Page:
Hello everyone! Welcome to the fifth devlog of Rusalka!
I don't have many new things to show you today, unfortunately, BUT I can assure you that the development has been going well and that I've been focusing on more interesting stuff to show you in the next coming weeks.
Today's DevLog is all about Kelp. Yep, that's it…
So although it sounds weird, I really wanted some very good looking kelp for my game, unfortunately I don't have much time to invest in some very detailed stuff because this is a project that I'm developing as part of my University course, so I have some very important deadlines coming soon. Nevertheless, I can say that I tried.
The reason why Kelp is so important is the fact that it's an important part of my underwater environments. It would give me the ability to create some kelp forests or to give motion to some spaces that needed a bit more liveliness, as well as to green up the scenes a little bit. I like the idea of the fluidity that kelp represents and also the possibility to shelter the player and some wild life. When giving it a bit of thought the most interesting thing would be to create a sort of rope using Unity physics and then build up on that.
So I roughly created a segmented cylinder with a simple rig and put it in Unity. I applied character joints to the different bones of the cylinder and tried to emulate a rope. Before we get into that, let me try to show you a few examples of what I "kinda" accomplished.
It kinda worked well but now I needed to invert gravity and try to create the feeling of currents and moving water inside the ocean, sadly the rope was not liking movement very much.
I still needed gravity so one of the creative ideas that I had was to get the upper joints attracted to an object that I would later hide. It took me several attempts to tweak both the bones, the rig as a whole, the objects and the script but I guess I managed to get what I wanted…?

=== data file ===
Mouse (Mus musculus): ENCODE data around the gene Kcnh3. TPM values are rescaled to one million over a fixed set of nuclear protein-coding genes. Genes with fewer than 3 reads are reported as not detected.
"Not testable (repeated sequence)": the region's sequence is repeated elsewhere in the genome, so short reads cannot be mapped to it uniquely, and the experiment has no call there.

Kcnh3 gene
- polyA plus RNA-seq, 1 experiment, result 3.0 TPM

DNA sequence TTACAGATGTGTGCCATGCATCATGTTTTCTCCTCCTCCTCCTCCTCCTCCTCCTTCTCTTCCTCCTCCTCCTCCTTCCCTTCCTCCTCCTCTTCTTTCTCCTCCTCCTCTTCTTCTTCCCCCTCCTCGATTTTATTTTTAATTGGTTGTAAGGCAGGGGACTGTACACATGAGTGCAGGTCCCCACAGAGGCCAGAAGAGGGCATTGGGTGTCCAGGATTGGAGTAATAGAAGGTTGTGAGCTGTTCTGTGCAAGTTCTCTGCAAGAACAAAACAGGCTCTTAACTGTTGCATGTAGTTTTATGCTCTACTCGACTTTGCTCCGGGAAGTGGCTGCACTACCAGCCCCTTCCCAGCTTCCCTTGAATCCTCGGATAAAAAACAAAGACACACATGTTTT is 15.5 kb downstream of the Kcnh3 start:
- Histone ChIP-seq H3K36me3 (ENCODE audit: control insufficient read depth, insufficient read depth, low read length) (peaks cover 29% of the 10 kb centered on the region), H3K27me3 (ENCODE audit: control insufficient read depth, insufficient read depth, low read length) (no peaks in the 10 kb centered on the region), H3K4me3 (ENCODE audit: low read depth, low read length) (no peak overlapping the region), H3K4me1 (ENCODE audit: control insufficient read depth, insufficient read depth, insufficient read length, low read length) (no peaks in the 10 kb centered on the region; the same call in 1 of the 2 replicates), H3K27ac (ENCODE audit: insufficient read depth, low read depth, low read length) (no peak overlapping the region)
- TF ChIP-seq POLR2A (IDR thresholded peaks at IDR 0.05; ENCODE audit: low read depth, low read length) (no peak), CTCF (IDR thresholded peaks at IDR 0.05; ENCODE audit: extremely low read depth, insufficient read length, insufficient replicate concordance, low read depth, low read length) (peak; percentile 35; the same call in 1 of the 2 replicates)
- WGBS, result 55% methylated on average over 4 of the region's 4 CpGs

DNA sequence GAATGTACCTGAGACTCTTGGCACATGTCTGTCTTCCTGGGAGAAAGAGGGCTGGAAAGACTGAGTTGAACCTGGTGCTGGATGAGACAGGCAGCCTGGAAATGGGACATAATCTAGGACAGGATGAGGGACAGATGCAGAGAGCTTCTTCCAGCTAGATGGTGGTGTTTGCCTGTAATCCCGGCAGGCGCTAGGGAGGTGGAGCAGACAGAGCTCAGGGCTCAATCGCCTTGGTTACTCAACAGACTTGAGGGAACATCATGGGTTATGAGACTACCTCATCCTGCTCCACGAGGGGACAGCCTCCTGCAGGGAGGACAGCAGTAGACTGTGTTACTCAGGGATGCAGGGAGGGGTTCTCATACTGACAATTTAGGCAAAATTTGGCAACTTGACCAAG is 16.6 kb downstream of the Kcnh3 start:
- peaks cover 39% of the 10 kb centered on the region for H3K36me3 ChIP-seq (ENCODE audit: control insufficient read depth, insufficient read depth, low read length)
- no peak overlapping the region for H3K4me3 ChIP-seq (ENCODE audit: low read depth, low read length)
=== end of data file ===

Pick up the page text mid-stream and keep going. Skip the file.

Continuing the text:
I tried adding some animation into it in order to make the movement a bit more unique and interesting but, as I mentioned previously, the extreme joints did not like movement. This is when I stopped working on it. I think I could do it eventually but that's a problem for future me.
In order to avoid staring at my terrain and thinking about how barren it is, I went to photoshop, drew a very simple texture of kelp and added it to the terrain with a few tweaks. It kinda works very well, it's not exactly the behaviour I wanted but it surely does the job.
I don't like the idea of leaving things like this because - although there's some motion in it - it's not exactly the kind of flow and feeling that I wanted these organisms to transmit. I feel like it's lacking something and it will never be as good. Hopefully I'll find time in the future to work on it a little bit more and I'm sure that the solution will eventually click in my head.
I hope you enjoyed this super interesting documentary about Kelp and Unity Physics Systems. Please look forward to my next DevLog, maybe I'll have something a bit more fun and game related to talk about. I mean we can't go dEePer than this. OhO!
As always, thank you for reading.